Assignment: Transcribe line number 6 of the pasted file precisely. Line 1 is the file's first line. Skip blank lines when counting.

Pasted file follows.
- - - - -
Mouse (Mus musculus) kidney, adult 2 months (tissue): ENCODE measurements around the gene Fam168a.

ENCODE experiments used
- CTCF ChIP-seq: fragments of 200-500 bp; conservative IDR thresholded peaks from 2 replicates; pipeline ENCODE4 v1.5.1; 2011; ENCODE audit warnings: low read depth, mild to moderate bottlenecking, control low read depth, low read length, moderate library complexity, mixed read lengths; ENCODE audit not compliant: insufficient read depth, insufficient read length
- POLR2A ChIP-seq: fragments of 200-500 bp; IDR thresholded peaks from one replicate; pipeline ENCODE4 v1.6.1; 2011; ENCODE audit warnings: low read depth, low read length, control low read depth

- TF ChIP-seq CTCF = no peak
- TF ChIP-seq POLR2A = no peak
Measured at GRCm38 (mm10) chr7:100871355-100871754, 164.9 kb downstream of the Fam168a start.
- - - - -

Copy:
- TF ChIP-seq POLR2A = no peak